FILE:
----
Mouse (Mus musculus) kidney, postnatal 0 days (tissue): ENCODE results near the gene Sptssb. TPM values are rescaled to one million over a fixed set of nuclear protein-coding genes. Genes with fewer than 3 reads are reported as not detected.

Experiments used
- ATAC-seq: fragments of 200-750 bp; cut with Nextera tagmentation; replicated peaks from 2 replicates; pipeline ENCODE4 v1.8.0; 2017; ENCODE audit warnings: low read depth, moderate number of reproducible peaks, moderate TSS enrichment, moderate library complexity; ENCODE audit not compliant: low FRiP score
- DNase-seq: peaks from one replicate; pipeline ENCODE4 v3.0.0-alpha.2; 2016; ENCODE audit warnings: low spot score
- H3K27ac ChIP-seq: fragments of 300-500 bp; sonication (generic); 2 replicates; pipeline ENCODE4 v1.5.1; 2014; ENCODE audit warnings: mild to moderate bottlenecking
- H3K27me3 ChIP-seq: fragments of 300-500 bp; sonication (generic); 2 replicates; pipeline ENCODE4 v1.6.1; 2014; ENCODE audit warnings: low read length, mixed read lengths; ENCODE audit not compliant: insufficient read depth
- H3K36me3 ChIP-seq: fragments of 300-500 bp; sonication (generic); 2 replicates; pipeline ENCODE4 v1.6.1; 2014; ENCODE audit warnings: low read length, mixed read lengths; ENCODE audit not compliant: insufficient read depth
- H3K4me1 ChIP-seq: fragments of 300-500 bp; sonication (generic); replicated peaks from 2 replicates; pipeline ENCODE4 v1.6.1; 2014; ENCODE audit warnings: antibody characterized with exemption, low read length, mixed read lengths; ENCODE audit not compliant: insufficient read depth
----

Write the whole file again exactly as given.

Mouse (Mus musculus) kidney, postnatal 0 days (tissue): ENCODE results near the gene Sptssb. TPM values are rescaled to one million over a fixed set of nuclear protein-coding genes. Genes with fewer than 3 reads are reported as not detected.

Experiments used
- ATAC-seq: fragments of 200-750 bp; cut with Nextera tagmentation; replicated peaks from 2 replicates; pipeline ENCODE4 v1.8.0; 2017; ENCODE audit warnings: low read depth, moderate number of reproducible peaks, moderate TSS enrichment, moderate library complexity; ENCODE audit not compliant: low FRiP score
- DNase-seq: peaks from one replicate; pipeline ENCODE4 v3.0.0-alpha.2; 2016; ENCODE audit warnings: low spot score
- H3K27ac ChIP-seq: fragments of 300-500 bp; sonication (generic); 2 replicates; pipeline ENCODE4 v1.5.1; 2014; ENCODE audit warnings: mild to moderate bottlenecking
- H3K27me3 ChIP-seq: fragments of 300-500 bp; sonication (generic); 2 replicates; pipeline ENCODE4 v1.6.1; 2014; ENCODE audit warnings: low read length, mixed read lengths; ENCODE audit not compliant: insufficient read depth
- H3K36me3 ChIP-seq: fragments of 300-500 bp; sonication (generic); 2 replicates; pipeline ENCODE4 v1.6.1; 2014; ENCODE audit warnings: low read length, mixed read lengths; ENCODE audit not compliant: insufficient read depth
- H3K4me1 ChIP-seq: fragments of 300-500 bp; sonication (generic); replicated peaks from 2 replicates; pipeline ENCODE4 v1.6.1; 2014; ENCODE audit warnings: antibody characterized with exemption, low read length, mixed read lengths; ENCODE audit not compliant: insufficient read depth